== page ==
About one out of every six individuals who drink raw milk become ill as a result, according to new data from the Minnesota Department of Health. Illnesses incurred include parasitic infections such as cryptosporidiosis and bacterial infections including campylobacter, E. coli and salmonella. During the study, researchers came upon 530 cases of infections resulting from raw milk consumption between the years of 2001 and 2010. At the same time, researchers noted that many more raw milk illnesses go unreported, undiagnosed or unconfirmed by a lab.
Typically, milk is heated in a process known as pasteurization in order to kill bacteria before it’s rapidly cooled. As milk is known to be an effective medium in the growth of microbes, it’s typically thought that unpasteurized milk can be rife with dangerous bacteria. Raw milk does not undergo pasteurization.
The Risk is Too High with Raw Milk
To be precise, the researchers found that 20,502 residents of Minnesota fell ill after drinking raw milk over the course of the study. Although this equates to 17% of those who drank raw milk, it’s important to note that this does not suggest that drinking a glass of raw milk comes with a 17% chance of becoming ill, since the vast majority of those surveyed likely drank raw milk many more times than once during the study. At the same time, the researchers said their new study indicates a far greater risk of falling ill from raw milk than was previously believed.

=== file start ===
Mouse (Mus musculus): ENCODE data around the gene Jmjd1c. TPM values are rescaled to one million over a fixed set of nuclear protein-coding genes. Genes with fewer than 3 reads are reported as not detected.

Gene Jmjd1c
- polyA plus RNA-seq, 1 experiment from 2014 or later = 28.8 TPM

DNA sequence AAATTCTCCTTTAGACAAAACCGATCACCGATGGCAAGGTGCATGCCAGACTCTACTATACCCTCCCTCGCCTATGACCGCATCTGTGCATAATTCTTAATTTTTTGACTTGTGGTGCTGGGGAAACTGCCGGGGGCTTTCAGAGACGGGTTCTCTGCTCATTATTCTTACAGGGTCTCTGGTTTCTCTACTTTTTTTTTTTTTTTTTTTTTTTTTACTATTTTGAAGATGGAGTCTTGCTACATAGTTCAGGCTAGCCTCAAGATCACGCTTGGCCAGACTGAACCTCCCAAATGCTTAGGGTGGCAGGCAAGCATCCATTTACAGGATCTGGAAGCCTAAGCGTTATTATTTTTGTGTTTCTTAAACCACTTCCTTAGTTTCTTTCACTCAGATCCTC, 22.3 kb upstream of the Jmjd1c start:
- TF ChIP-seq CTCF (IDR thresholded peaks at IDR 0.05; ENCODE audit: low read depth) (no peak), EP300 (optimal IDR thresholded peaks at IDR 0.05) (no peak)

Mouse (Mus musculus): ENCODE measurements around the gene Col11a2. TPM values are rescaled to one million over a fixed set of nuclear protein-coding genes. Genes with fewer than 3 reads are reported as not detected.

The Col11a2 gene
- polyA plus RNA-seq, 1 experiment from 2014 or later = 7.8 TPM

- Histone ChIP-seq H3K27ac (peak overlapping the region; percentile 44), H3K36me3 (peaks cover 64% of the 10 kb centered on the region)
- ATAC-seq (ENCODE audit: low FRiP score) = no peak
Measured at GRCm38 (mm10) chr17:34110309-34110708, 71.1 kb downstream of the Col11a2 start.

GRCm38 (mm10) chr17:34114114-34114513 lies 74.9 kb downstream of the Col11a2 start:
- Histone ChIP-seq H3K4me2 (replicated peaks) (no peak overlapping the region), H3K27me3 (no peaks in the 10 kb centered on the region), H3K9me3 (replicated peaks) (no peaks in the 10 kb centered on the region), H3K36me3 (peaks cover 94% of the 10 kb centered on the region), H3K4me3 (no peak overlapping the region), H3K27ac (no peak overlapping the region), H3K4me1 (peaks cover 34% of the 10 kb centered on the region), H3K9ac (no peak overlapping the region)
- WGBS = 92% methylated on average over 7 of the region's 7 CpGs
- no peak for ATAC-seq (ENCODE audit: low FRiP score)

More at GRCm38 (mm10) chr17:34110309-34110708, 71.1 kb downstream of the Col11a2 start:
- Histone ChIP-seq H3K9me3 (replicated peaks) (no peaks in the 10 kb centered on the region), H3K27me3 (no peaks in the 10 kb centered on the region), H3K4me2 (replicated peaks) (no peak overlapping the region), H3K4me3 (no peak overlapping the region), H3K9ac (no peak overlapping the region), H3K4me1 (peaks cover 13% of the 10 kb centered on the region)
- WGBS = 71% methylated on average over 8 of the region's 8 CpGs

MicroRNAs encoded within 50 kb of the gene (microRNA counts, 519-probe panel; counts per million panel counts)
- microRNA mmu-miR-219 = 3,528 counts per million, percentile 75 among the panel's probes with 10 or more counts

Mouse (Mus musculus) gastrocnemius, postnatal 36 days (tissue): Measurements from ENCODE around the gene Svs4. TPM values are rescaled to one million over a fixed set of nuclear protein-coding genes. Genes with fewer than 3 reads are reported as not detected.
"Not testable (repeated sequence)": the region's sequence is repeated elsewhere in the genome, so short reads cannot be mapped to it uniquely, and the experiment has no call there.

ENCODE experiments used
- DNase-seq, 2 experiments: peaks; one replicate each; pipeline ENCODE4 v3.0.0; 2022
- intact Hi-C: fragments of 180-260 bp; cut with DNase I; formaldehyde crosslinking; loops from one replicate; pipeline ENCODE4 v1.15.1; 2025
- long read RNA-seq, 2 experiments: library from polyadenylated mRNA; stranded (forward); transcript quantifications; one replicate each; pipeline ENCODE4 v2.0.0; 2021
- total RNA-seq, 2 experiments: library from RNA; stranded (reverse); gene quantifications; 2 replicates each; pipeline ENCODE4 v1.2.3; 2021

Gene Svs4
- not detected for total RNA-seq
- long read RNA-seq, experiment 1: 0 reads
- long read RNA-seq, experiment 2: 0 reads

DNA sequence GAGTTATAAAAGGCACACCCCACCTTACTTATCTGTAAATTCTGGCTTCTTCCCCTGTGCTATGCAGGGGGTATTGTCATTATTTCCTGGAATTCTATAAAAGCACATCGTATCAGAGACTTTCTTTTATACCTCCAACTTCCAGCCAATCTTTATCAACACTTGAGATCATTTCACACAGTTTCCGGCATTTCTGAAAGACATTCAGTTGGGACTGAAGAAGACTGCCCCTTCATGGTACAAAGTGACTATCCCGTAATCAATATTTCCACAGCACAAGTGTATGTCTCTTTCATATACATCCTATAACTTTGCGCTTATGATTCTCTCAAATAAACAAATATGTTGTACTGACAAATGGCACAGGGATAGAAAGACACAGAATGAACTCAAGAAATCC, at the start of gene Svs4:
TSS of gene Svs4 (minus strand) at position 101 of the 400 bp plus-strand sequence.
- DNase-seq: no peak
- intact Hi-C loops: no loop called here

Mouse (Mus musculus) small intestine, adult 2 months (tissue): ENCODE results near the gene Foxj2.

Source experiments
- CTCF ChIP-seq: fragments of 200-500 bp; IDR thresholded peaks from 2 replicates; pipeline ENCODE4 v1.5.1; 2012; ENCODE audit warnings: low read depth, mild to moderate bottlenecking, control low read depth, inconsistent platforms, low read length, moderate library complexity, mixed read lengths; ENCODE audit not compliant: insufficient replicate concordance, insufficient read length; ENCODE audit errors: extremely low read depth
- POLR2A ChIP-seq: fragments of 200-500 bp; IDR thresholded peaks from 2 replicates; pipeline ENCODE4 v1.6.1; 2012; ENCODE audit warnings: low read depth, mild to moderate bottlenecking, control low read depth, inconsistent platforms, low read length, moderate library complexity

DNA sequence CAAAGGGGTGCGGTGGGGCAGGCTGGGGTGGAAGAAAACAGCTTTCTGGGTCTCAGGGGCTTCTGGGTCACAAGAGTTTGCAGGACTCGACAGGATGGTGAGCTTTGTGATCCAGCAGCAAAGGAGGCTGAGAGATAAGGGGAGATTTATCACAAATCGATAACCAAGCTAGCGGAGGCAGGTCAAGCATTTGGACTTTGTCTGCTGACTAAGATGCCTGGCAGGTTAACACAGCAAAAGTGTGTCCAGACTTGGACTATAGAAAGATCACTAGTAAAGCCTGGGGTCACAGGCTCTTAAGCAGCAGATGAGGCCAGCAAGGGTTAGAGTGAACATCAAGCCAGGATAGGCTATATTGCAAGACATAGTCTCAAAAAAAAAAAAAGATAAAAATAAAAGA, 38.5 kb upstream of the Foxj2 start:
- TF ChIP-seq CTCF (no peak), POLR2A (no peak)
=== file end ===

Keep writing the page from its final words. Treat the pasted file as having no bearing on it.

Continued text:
Those who have the misfortune of falling ill after drinking raw milk typically experience a week of symptoms such as vomiting, stomach cramps and diarrhea, all of which can be severe. Worse still, some individuals never recover and develop chronic diseases such reactive arthritis, joint inflammation caused by bacterial infection, or various nervous system disorders. Roughly 20% of the individuals who became ill during the study experienced complications that could lead to kidney failure.
Finally, the researchers noted that sporadic cases of infection, when added together, greatly outweigh the total number of cases reported during outbreaks. In other words, it makes little sense to assume that raw milk is safe to drink just because an outbreak hasn’t been reported.
Limitations of the Study
The researchers admitted that their study was limited in that it only focused on one area of the U.S., where much of the milk comes from a limited number of suppliers. In addition, it’s possible that some of the infections documented in the study were linked to other sources, such as direct contact with cattle, and not raw milk. Raw milk can only legally be sold in 30 states, so a true nationwide study would be impossible.
So, why do some people drink raw milk in the first place? Taste and health benefits, they claim. While taste is of course a matter of preference, so far there are no conclusive studies indicating health or nutritional benefits for raw milk, though there is mounting evidence that drinking it could be dangerous.
The Bottom Line
Drinking raw milk comes with a significant risk of bacterial or parasitic infection, according to a recent study by the Minnesota Department of Health. The full text of the study is available online in Emerging Infectious Diseases.